“Long before it’s in the papers”
Genes behind transsexualism possibly found
May 11, 2005
The researchers say the findings are very preliminary and should be “interpreted with the utmost caution,” due to the small sample size used in their study.
Nonetheless, they say, the results might shed some light on the rare condition, transsexualism. It is estimated to afflict about one in 30,000 men, some of whom follow through on their sense of their correct gender by getting sex-change operations.
More broadly, the research could help clarify one of the most contentious and poorly understood questions in biology: what creates “gender identity”—the sense most people have that they are either a man or a woman.
The feeling is normally rather deep-seated; people don’t need to examine their body shapes to confirm it. It is also considered distinct from the issue of whom a person is sexually attracted to.
The question is how genes, culture or both conspire to produce gender identity.
Transsexualism “raises important questions as to how the gender identity is moulded in humans,” wrote the researchers, who included Susanne Hennigsson of Göteborg University and Mikael Landén of the the Karolinska Institute in Göteborg and Stockholm, Sweden, respectively.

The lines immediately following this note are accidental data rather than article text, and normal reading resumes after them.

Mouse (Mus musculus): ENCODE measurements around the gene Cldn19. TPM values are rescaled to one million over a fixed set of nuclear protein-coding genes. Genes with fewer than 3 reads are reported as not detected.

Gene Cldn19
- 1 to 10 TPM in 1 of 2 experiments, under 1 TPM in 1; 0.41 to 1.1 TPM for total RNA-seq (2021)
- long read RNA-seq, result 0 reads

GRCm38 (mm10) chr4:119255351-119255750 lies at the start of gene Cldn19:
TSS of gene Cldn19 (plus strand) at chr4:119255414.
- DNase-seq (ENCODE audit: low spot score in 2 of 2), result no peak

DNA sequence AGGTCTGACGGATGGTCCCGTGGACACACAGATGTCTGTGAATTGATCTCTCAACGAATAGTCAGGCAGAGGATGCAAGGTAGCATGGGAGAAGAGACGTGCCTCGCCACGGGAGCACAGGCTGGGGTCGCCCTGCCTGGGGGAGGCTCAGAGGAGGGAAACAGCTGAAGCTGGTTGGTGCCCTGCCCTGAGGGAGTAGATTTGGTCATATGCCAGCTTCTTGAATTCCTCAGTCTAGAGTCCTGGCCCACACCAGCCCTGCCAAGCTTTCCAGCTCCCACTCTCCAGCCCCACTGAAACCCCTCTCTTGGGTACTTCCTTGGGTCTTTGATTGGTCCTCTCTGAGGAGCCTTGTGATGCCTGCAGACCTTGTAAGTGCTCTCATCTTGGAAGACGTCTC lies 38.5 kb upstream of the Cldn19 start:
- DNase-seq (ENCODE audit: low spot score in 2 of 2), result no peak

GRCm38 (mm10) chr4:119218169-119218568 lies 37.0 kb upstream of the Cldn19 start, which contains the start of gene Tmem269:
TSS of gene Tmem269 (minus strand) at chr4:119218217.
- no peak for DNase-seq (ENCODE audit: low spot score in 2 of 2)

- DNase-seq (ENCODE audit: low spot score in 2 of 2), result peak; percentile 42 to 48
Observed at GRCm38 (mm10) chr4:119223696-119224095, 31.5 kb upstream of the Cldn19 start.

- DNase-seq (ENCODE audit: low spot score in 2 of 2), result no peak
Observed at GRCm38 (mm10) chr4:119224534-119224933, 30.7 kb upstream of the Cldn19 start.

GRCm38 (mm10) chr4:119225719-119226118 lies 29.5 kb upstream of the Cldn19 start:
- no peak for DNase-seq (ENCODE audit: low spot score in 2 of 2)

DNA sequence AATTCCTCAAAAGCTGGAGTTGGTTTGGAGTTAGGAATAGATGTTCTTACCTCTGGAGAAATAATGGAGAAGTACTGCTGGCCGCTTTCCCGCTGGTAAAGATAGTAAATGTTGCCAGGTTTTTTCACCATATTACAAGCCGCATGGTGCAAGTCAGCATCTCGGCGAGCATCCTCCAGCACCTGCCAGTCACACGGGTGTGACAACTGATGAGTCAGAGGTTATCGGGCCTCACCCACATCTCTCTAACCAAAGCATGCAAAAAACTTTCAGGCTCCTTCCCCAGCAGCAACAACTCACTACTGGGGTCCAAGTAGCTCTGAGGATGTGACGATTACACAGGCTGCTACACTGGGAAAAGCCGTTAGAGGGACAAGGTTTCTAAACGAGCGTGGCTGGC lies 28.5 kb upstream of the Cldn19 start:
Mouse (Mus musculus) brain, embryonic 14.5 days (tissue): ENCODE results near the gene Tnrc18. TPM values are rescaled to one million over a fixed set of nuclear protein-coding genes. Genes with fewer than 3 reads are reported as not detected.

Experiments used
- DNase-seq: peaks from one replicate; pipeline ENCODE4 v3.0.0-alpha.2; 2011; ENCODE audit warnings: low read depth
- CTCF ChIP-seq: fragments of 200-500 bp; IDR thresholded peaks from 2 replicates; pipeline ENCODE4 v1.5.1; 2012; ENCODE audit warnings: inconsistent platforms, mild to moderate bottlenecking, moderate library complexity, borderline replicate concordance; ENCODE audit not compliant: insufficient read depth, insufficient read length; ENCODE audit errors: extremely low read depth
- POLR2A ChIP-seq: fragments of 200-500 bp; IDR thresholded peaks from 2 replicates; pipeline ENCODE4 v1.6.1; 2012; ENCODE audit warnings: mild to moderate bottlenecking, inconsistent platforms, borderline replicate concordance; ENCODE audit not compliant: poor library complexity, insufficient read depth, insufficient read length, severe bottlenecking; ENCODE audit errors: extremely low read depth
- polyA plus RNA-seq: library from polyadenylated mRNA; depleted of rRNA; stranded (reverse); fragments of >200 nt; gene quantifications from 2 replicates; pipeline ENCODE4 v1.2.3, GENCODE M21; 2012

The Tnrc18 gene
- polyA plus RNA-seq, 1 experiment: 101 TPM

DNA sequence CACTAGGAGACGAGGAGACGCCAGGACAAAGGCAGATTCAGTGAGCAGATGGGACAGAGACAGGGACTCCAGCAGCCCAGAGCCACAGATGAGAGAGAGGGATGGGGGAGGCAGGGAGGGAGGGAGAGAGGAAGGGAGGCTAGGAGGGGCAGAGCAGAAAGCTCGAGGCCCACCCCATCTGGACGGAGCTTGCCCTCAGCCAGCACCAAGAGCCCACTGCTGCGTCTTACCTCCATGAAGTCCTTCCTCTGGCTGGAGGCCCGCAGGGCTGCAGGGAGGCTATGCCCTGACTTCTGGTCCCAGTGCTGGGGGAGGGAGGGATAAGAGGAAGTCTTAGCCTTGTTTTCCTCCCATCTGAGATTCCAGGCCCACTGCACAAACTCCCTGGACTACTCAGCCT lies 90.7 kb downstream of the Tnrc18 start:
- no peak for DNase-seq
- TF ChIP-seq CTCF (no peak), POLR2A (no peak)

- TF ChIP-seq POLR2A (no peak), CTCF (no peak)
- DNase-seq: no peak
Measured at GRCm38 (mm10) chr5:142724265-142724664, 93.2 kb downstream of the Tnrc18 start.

They describe the research in the August issue of the scientific journal Psychoneuroendocrinology.
If their findings are correct, the risk of becoming a transsexual may depend partly on variations in the length of certain segments of DNA where the genetic code “stutters,” that is, a few “letters” of the code repeat themselves in the same order many times.
Notably, scientists found in a study published last December that these repeat sequences may be the sites of some of the most common genetic mutations, and thus may underlie some of the fastest evolutionary changes in life’s history. Evolutionary theory holds that mutations produce evolution, because the occasional mutations that are advantageous spread through populations, changing these populations’ characteristics, and over time gradually create new species.
In that study of last year, researchers found that the muzzle length of dogs depends on the length of certain repeat sequences.